Amenorrhea, the absence of menstruation, can be a result of increased energy expenditure and low energy availability. This means there is a difference between the energy consumed (eg. food) and the energy you use (eg. exercise). These changes can occur for a variety of reasons including dietary restrictions, exercise, stress or even a combination of all. Like other health markers such as blood pressure and heart rate, the presence or lack of period can allow health professionals to have a glimpse of your bodily functions and overall health. Keep an eye out for our future blog that will discuss amenorrhea, exercise and female athlete triad syndrome.
Phase 2: Follicular Phase
As mentioned earlier, this is the first half of your cycle (days 1-14) and can be split up into early and late follicular phases.
Early Follicular Phase
Your early follicular phase is basically day 1-5 of your period, which is marked by the low levels of oestrogen and progesterone. During this period the pituitary gland also releases follicle stimulating hormone (FSH) which helps the follicles mature.
Exercise & Recovery
The early follicular phase overlaps with your period, so like I said earlier, if you’re feeling shabby and need a bit more TLC, then give your body what it needs. But, if you’re feeling fab, get up the pole and do what brings you joy.
Late Follicular Phase
The late follicular phase is where it’s at! This phase usually occurs day 6-12 of your cycle and is marked by a slow rise in oestrogen and progesterone.
Exercise & Recovery
There is some evidence that the increase in oestrogen can have a positive effect on mood, increase energy levels and therefore can improve motivation to exercise. A study by Enns & Tiidus (2010) suggests that the rise in oestrogen can improve your body’s protective function against muscle soreness, which means recovery from training may be quicker and adaptation to exercise can be enhanced. It is suggested that resistance training during this phase can improve strength gains in the next phase too. In pole terms, this means if you train new hard tricks, you recover quickly and you’re more likely to hit PBs/new tricks in this phase!
Prado et al. (2021) found that women had higher levels of motivation before and after exercise, in the follicular phase compared to the luteal phase. You might find that you’re feeling more energetic and motivated, so definitely use this period to write down some goals and plan out your training schedules. Think about how you are going to achieve these goals, and use these first 2 weeks to chip away at it. Remember, while it’s great to know that you can be ticking some serious pole goals here, it’s super important to not overtrain. The rise in oestrogen in this phase also puts you at greater risk of injury towards the late follicular phase (around day 12) as it can result in increased tendon laxity (Chidi-Ogbolu & Baar, 2019). So remember to schedule in a rest day or two, and avoid adding too many training sessions or classes at once.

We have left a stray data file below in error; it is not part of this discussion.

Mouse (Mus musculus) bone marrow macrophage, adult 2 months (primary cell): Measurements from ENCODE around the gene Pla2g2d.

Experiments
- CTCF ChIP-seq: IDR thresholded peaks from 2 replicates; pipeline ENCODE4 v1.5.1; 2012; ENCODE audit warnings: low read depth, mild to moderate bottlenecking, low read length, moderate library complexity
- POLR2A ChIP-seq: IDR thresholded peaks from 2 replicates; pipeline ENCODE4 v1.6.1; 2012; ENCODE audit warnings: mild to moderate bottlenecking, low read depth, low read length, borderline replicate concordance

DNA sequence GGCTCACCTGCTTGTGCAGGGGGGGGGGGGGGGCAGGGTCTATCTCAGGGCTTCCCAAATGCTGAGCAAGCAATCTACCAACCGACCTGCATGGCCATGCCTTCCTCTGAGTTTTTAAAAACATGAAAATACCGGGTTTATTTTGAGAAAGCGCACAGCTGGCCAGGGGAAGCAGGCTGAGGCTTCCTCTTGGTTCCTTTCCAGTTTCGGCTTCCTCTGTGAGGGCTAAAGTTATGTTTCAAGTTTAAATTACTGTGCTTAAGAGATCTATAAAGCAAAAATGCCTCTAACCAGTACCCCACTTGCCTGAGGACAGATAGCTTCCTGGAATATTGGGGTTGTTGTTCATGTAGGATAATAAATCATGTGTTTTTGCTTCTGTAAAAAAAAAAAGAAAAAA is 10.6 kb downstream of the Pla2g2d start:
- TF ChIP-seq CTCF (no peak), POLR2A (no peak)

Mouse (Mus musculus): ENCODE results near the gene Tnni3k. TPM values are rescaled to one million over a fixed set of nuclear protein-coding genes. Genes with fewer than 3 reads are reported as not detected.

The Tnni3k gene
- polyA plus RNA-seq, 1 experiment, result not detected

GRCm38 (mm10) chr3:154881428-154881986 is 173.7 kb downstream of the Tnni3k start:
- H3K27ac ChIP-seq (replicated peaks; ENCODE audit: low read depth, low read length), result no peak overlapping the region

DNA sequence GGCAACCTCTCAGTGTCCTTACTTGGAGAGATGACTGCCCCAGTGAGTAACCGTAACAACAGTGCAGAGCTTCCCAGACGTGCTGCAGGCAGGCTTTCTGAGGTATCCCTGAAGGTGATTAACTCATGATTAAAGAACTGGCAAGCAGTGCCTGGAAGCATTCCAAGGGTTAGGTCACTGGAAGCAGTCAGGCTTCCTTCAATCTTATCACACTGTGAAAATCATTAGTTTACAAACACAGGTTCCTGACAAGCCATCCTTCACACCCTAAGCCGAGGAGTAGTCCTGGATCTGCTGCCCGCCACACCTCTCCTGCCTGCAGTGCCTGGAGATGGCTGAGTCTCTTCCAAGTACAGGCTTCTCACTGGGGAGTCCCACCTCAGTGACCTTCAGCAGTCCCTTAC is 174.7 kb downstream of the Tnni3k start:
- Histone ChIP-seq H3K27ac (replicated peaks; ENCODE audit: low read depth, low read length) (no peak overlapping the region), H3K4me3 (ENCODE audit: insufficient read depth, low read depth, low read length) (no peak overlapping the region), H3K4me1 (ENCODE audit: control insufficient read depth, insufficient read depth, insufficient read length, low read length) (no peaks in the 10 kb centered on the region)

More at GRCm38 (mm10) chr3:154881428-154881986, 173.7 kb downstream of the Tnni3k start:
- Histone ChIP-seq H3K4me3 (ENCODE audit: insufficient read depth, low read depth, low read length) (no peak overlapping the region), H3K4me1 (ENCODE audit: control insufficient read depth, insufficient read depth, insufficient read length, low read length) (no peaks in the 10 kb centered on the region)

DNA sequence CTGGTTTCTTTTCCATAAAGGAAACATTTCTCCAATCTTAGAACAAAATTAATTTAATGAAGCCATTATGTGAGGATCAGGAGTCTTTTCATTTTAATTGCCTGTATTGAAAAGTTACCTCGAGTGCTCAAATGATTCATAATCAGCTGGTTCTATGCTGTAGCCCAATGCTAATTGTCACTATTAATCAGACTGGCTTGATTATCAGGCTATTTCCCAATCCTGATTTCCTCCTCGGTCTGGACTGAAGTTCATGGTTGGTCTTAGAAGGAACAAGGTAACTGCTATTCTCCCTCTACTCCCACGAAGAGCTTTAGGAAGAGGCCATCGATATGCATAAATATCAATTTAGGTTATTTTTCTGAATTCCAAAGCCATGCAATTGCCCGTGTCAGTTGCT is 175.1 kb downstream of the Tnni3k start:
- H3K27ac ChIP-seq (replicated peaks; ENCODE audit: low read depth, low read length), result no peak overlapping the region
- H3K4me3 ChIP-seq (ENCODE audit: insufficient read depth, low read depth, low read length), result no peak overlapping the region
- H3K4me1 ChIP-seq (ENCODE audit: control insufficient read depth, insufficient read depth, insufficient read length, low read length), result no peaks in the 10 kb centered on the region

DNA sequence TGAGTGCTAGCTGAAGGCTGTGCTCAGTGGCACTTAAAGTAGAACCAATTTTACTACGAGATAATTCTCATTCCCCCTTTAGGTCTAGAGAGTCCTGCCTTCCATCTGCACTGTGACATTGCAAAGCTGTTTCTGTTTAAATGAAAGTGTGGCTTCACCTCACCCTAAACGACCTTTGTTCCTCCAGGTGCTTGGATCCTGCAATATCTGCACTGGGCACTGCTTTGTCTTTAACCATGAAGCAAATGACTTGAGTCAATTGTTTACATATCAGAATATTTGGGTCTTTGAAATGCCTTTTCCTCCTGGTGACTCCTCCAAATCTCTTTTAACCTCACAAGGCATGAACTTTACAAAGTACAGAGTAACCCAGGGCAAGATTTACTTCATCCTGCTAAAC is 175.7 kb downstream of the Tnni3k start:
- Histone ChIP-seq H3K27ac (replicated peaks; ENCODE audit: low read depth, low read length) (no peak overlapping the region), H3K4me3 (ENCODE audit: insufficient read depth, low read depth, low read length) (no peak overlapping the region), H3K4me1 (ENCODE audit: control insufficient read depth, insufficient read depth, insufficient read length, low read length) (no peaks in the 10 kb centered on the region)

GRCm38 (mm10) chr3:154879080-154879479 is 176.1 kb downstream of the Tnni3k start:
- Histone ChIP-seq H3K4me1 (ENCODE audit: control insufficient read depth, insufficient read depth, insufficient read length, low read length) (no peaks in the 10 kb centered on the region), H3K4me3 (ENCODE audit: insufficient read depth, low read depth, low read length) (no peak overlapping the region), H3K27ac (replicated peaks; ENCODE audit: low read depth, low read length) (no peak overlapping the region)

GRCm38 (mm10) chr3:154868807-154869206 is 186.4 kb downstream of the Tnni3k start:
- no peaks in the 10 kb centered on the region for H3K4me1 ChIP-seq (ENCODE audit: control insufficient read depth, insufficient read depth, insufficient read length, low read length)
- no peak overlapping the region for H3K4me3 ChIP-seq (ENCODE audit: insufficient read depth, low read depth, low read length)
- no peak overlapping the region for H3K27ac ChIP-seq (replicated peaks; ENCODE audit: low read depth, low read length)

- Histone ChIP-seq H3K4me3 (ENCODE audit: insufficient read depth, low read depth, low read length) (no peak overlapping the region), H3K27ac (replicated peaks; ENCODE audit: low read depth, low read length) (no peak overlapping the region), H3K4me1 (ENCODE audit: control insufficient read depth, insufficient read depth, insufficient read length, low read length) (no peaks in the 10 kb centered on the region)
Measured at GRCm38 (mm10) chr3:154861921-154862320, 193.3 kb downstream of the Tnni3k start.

So in summary, exercise to your heart's content (Jokes, the physio says add in some rest days and do it progressively please).
POV: You are hella motivated, feeling beefy and filled with energy
Progressively increase your training days per week during this phase to optimise your muscle growth and strength. It is only a two week period, but you might notice by the time you are ovulating, you’ve hit some cool new tricks and PBs!
Schedule in some rest days
Ovulation (Day 14)
Around day 14 of your cycle, our body ovulates and the release of a mature egg from the ovary occurs. This happens as luteinizing hormone (LH) is released in response to the rise in oestrogen levels and the egg follicle reaching a certain size. During this stage, you are still riding on the highs of your oestrogen peak, so you will feel quite strong and high in energy still. As a result of the varied lengths of follicular phases, exact time of ovulation is very difficult to predict. However, a well-established marker used to determine which phase you are in your menstrual cycle including ovulation, is body temperature charting (Marshall, 1963). It is suggested that your body temperature rises by 0.3-0.5°C at ovulation, remains this high throughout the next phase and drops again when you menstruate. So, wondering if you’re ovulating? One sign is a slight rise in body temperature.
Exercise & Recovery
Remember, while you are at greater risk of injury during this phase, you may also continue to feel strong and high in energy. Which means, you will WANT to continue levelling up and being the beefcake that you are. So, I am definitely not saying ‘don’t train’, but perhaps take into consideration you have a slightly higher risk of injury during this time of the month, so ensure you’re warming up thoroughly and be careful to not overload or overtrain here.
Luteal Phase (Day 15-28)